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                                               L. Scott Smith
               When Heteronomy & Autonomy Collide

           he University of Notre Dame rolled out the red        plores the roots of this controversy. He traces them to a
          carpet for U.S. President Barack H. Obama at its       statement that emerged from a gathering of priests and
          May 2009 commencement ceremony. Notre Dame             academicians held in 1967 at a university-owned confer-
not only invited the President to address the attendees of       ence center in Land O’Lakes, Wisconsin. The event took
the event but bestowed upon him an honorary Doctor of            place under the auspices of the North American region of
Law degree as well. Administrators, upon first announcing        the International Federation of Catholic Universities,
these intentions, provoked indignant and furious protests        which was then led by none other than Fr. Theodore M.
from many Catholics and others who support the school.           Hesburgh, C.S.C., president of Notre Dame at the time.
Over 350,000 of them, in fact, petitioned the university’s       The “Land O’Lakes Statement,” as it was called, trum-
president, Fr. John I. Jenkins, C.S.C., to retract the invita-   peted the importance of “true autonomy and academic
tion, but he refused to do so. None of this kept the most        freedom in the face of authority of whatever kind, lay or
casual and neutral observer from readily grasping the            clerical, external to the academic community itself.” Might
anomaly. Could it really be that a U.S. President who unre-      this have heralded a crucial change at Notre Dame?
servedly supports the Freedom of Choice Act and, while an              A new institutional identity did indeed follow. The
Illinois state senator, was outspoken in his opposition to       university aggressively made the transition from a “teach-
the Born Alive Infant Protection Act, was to be honored at       ing” to a “research” institution. By 2009, 53 percent of its
America’s flagship Catholic university? Some onlookers           faculty described themselves as Catholic, compared to 80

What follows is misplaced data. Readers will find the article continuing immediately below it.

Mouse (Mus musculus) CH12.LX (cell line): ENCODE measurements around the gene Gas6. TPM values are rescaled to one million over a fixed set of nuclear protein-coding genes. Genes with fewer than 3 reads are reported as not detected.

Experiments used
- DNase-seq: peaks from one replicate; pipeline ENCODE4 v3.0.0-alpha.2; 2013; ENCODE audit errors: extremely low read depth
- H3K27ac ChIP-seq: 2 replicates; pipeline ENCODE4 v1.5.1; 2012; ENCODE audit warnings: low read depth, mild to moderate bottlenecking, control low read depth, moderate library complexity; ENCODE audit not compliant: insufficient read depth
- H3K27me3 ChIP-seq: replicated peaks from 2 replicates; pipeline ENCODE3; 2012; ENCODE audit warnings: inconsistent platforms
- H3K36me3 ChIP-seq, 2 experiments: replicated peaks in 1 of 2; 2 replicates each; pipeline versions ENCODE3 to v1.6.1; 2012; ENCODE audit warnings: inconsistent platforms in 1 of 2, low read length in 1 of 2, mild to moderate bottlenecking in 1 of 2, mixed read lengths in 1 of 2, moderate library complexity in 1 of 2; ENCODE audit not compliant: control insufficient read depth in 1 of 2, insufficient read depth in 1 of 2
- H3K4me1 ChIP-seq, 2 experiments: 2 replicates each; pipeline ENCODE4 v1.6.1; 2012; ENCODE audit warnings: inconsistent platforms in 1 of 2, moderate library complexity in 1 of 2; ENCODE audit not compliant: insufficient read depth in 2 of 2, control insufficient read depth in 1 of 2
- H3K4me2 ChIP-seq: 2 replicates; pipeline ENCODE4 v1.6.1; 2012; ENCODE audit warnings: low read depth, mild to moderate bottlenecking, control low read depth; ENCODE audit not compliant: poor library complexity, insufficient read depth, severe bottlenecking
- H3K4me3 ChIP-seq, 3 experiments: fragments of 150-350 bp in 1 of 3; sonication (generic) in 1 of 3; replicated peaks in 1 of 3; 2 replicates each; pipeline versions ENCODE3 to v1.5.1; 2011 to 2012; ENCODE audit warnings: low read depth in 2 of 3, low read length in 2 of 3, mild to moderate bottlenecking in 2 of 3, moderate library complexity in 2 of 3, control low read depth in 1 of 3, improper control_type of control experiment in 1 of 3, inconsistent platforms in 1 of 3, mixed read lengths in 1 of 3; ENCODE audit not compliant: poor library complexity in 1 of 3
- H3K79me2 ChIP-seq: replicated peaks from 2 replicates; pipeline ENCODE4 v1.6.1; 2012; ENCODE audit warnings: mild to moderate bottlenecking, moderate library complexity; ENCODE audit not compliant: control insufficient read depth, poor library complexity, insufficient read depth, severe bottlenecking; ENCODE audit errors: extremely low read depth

wondered whether this turn of events signaled a fundamen-        percent in the 1970s.
tal change by the university in social and moral conscious-            In the process of assuming its new character, in 1984
ness. Those dedicated to the Church’s teaching on abortion       the university invited New York Governor Mario Cuomo
were also asking a question already reverberating through        to address the issue of abortion from the perspective of a
the sanctums of its hierarchy: “What gives?” or, as Charles      Catholic public official. In his address Cuomo boldly dis-
E. Rice entitled his recent book on the subject, What Hap-       tinguished between public and private morality. He took
pened to Notre Dame?                                             the position that one can be “personally opposed” to abor-
                                                                 tion and at the same time publicly support it as an option
The Origin of the Problem                                        for others. Illinois congressman Henry Hyde spoke at the
    Rice, Professor Emeritus of Law at Notre Dame, ex-           university eleven days later, taking a position radically
                                                                 opposed to that of Gov. Cuomo. But Hyde’s address was
                                                                 relegated to the student lounge in the basement of the law
                                                                 school, while Cuomo’s took place in Washington Hall.
                                                                 The governor’s address was widely publicized whereas the
L. Scott Smith, a Texas attorney and an ordained Dis-            congressman’s passed by in virtual obscurity.
ciples of Christ clergyman, is the author of America Un-               Thereafter, the “autonomy” of the university con-
raveling: A Politically Incorrect Analysis of Public Faith       tinued to be reflected in the events it sponsored. There
and Culture (Father’s Press, 2008).                              was in 1989, for example, a public screening of The Last

20                                                                                        New Oxford Review
Temptation of Christ, an adaptation of Nikos Kazantzakis’s      external authority, restriction, and the imposi
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